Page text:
So I’m not sure exactly which god Josh and I have pleased lately, but for us both to get our first meter plus Cod only a week apart means we have been definitely doing something right!
In all seriousness though, most people don’t see or realize the amount of fishless trips that we have both had to endure to finally get a chance at our trophy fish. While Josh’s fish was caught at one of the most iconic Cod dams in NSW, Copeton, I managed to get my first Metery about 1200km south of there in my home waters of Lake Eildon, Vic.
I’ve always found Eildon a tough Cod fishery. I think it’s a combination of it being such a big place with so much to see and learn. Along with its clear waters and endless supply of standing and drowned timber, the lake offers such diverse Cod habitat. Steep rocky banks and points, steep clay banks with laydowns, shallower clay banks with standing regrowth etc etc. Another thing to keep in mind with Eildon is the bush type, and aspect ratio of banks and bays, as that can also play a huge part in the size and amount of standing and fallen timber on those particular banks.
While Murray Cod are a much more common occurrence in Lake Eildon now thanks to the huge stocking program Fisheries have been completing over the past 10 years, there is still not yet a huge amount of meter plus fish that seem to come out of Eildon compared to some of its rival NSW lakes. But Give it another 5 years and I think that will change quite dramatically.
From my experience Eildon’s clear and fertile waters seem to make the fish harder to catch. I’ve had countless fish come up and inspect my lure, swirl on it and just swim away, whether this is because they can get a really good look at the offering and have plenty of time to do that, or because they have plenty of “Real” food sources to keep their tummy’s full. I mean have you ever seen a skinny Cod come out of Eildon??
So it all came together on a Friday morning in May, I had a half day to head up the lake and do my thing. This generally consists of me hitting up a few banks at first light where I have seen or know cod live, and then do a bit of exploring afterwards to help build a better understanding of the lake and its huge amount of bank line.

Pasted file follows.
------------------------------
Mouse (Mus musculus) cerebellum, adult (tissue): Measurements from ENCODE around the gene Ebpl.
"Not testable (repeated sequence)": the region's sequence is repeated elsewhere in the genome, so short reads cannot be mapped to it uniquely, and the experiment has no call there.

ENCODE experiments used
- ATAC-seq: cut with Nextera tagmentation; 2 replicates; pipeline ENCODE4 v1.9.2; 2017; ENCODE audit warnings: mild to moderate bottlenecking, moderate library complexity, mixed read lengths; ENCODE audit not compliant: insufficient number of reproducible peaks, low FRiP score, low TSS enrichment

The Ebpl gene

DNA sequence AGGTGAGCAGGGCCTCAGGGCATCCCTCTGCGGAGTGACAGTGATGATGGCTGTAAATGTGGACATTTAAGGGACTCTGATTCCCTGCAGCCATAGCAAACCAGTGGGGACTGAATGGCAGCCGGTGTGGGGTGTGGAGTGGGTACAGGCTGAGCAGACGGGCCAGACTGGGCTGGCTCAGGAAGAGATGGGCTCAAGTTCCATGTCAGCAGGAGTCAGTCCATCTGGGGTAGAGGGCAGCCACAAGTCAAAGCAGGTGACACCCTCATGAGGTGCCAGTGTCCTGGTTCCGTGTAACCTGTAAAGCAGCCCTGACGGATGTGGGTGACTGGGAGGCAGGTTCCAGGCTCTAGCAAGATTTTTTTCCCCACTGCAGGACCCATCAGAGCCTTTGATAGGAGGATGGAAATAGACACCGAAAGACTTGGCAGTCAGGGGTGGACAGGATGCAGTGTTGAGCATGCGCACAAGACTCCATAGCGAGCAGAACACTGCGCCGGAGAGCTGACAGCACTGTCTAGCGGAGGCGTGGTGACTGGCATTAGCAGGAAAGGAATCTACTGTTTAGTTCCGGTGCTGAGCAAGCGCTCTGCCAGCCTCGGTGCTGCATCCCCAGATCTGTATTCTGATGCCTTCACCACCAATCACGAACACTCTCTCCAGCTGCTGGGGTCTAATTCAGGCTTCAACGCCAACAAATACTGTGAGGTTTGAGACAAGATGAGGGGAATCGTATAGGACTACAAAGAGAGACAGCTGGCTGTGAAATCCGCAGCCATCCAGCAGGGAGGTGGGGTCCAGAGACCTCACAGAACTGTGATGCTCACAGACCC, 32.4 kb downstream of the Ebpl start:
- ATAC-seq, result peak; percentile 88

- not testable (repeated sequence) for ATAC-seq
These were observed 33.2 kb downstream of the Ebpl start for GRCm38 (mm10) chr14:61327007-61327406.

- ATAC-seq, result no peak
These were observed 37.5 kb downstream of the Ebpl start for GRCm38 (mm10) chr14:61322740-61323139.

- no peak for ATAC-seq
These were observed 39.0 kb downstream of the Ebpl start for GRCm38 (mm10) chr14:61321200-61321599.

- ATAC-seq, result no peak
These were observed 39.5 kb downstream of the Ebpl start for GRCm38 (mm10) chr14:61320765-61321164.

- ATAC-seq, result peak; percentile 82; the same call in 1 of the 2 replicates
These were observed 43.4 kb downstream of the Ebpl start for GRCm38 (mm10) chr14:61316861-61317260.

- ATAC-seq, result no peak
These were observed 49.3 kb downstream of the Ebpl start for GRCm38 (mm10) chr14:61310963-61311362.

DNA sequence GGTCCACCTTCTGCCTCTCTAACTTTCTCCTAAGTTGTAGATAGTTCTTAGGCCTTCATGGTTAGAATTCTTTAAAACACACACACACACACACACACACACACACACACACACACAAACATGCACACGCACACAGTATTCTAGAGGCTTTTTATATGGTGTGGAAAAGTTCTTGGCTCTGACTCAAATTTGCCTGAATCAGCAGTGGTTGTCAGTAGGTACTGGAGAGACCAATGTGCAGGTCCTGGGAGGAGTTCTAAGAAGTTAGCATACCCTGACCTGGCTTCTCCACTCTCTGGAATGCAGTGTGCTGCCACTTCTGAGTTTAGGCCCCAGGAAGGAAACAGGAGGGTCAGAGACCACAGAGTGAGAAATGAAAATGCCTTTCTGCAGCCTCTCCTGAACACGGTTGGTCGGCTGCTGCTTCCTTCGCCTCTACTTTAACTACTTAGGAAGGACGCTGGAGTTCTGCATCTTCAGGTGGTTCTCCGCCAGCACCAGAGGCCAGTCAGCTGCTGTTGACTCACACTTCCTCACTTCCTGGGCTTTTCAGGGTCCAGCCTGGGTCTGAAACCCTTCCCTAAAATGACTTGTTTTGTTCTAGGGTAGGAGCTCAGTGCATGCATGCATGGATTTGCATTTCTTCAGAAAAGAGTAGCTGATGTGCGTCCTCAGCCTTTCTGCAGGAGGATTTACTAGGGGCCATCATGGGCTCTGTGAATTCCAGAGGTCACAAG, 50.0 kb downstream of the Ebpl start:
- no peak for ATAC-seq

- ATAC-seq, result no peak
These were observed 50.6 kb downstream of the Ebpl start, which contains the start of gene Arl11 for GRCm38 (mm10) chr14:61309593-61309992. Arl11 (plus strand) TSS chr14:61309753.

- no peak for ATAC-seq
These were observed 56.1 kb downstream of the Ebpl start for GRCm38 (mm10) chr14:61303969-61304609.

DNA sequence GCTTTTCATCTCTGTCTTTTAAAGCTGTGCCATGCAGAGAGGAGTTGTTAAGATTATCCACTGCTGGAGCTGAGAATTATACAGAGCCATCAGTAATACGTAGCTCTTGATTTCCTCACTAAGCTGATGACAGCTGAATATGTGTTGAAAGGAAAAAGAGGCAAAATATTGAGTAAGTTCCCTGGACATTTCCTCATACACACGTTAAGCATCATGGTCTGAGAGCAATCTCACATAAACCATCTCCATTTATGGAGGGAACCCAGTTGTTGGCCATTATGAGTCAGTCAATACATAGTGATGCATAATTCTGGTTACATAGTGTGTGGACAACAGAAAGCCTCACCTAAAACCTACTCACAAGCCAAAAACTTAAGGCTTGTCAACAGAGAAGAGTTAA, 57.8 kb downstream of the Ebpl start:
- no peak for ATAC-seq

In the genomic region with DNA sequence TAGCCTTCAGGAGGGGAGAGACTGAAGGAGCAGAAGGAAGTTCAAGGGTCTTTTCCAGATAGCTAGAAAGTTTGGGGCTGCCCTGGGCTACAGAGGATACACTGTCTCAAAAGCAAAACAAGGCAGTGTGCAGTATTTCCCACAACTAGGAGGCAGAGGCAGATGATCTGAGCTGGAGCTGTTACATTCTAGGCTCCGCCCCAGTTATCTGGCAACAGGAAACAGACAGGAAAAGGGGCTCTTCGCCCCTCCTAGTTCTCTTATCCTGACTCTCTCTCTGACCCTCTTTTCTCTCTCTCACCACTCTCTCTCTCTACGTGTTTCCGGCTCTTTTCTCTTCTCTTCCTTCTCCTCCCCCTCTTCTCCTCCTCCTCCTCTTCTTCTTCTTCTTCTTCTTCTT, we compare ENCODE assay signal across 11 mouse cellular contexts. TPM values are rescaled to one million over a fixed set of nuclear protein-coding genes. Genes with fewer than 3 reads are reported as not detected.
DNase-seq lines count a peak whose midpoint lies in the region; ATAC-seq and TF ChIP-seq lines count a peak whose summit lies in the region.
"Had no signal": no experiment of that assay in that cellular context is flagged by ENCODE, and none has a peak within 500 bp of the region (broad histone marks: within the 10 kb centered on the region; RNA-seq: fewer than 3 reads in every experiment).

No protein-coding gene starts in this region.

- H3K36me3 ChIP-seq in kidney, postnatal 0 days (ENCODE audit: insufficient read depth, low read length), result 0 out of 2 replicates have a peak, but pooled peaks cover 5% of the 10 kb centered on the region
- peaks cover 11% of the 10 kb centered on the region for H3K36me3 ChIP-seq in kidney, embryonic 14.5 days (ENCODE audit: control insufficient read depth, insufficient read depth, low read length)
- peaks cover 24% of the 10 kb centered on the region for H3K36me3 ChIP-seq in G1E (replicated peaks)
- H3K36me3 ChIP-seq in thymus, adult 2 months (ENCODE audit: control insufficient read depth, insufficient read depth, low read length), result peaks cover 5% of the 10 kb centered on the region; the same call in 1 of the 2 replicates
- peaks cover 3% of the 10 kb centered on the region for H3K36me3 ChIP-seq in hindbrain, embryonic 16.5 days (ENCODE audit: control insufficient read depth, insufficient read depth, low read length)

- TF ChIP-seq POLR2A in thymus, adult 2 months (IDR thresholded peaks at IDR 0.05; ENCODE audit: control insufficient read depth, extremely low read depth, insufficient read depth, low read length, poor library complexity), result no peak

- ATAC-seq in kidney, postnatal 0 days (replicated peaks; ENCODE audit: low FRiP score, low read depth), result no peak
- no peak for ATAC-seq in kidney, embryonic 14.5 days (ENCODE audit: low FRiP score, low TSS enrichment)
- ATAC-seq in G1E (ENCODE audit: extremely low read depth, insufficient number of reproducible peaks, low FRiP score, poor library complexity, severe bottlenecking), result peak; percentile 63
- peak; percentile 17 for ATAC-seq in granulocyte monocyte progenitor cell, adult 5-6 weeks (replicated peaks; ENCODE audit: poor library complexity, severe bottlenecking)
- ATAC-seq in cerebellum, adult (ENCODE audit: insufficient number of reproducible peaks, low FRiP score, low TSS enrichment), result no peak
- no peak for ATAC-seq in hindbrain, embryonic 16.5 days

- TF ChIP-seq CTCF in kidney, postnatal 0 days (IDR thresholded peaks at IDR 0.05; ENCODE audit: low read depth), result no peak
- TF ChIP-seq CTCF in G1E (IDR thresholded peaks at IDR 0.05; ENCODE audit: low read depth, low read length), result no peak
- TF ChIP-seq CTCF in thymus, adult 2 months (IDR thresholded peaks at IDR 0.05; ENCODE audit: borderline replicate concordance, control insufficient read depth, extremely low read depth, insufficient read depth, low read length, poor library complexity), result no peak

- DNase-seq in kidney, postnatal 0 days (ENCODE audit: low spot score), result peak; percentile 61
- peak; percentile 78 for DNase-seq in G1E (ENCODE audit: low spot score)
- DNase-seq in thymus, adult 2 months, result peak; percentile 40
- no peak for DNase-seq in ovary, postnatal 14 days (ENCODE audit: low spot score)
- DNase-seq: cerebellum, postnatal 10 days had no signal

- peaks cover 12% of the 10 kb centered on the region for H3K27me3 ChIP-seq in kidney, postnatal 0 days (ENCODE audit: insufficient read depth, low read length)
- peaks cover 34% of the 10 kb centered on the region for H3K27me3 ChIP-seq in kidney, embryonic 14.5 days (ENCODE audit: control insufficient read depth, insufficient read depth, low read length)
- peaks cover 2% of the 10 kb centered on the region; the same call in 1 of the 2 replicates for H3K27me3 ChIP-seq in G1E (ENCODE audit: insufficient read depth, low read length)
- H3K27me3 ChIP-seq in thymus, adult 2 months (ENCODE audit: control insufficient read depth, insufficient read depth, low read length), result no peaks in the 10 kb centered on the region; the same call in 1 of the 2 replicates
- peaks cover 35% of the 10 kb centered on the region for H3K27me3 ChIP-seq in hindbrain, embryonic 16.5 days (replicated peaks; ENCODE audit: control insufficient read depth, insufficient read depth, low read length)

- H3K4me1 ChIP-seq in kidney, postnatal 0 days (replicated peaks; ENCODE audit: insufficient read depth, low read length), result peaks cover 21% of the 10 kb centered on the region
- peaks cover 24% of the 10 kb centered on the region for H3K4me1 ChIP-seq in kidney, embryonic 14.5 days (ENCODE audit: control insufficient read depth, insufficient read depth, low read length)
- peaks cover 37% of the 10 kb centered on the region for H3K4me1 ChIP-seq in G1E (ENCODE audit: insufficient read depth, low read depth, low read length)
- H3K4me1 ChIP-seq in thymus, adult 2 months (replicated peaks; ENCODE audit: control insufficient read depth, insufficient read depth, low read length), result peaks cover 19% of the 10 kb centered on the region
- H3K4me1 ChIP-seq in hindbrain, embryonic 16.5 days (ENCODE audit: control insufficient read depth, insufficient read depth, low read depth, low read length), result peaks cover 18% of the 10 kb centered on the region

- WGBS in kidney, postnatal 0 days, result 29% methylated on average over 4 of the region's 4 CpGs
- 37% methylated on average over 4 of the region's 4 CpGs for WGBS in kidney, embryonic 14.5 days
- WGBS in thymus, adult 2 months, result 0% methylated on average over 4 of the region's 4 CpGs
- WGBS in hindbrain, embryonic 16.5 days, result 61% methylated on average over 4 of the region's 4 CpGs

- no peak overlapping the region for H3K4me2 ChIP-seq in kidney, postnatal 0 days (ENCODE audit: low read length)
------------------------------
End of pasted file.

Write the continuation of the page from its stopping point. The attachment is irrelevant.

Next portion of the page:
This particular morning the weather was perfect, it was very still, and very overcast. I hit one of my usual banks at first light with no luck, then quickly on to a second one for the same result. I’m a bit of a sucker for exploring new water so decided just to check out some new bits and pieces of water I hadn’t been to before. I found a little bay with quite a bit of regrowth lining the water edge blocking my ability to cast right up to the bank, but I could still see plenty of fallen timber on the bank behind the regrowth. So I slowly picked my way along the bank and put a cast in where ever I could get a clear shot to within around 2-3m from the bank. It was a few hours after first light now, and I knew I was running out of productive bite time quickly.
I came across a little pocket that gave me good bank access for a few casts with little standing regrowth. I could see some smallish fallen trunks that were about 10 inches in diameter side by side, laying horizontal but about 1m below the surface. I backhanded a cast in over the top of the structure, I only had to cast about 5m from the boat. I clicked the reel into gear and started winding, retrieving the Thirsty triple threat paddler about 1m, enough to make a bit of a commotion and get anything’s attention if they were there.
From out of the depths under the logs sauntered a big green fish. I instantly froze. She came up to about 50cm below my lure, paused, looked at the offering and then slowly started to sink down again. Heart in mouth, I gave the lure a twitch hoping to entice her, she turned sharp and went down deeper leaving a boil on the surface and I thought I’d blown it. But a second later I saw her green colour appear again but hanging deeper about 1m under the lure.
I went for a more aggressive retrieve now to see if that might work, I wound the lure fast for a about a foot. Her body language changed, she rose up slowly, I gave one more quick 12” retrieve, she accelerated straight up and absolutely exploded the lure off the surface.
A solid hookup resulted and she went straight down peeling line from the Daiwa Tatula Type R reel. After I composed myself, and remembered to breathe again I went pretty hard on her as I didn’t know what was below us and I knew I had the gear to be able to turn her. A short fight later she surfaced next to the boat and was landed successfully with only a small amount of net bending, lol. Side note, does anyone make a landing net strong enough to lift a big cod haha.
Well if you had of been fishing or camping anywhere in the vicinity you would have heard a fair bit of hooting and hollering from myself, plus a fair few expletives as I came to grips with finally getting myself a trophy Murray Cod. Heart pounding in my chest I slid her onto the brag mat and she came in at 103cm, a few photo’s later she was heading back down into the deep green waters of Lake Eildon.
(Apologies about the image quality. Taking good pics solo is definitely a challenge!)
This capture and memory will now be one that is hard to beat. For me it was my ultimate Cod capture that ticked all the boxes. Home waterway, trophy fish, topwater and then to watch the whole thing unfold only meters from the boat. Does it get any better!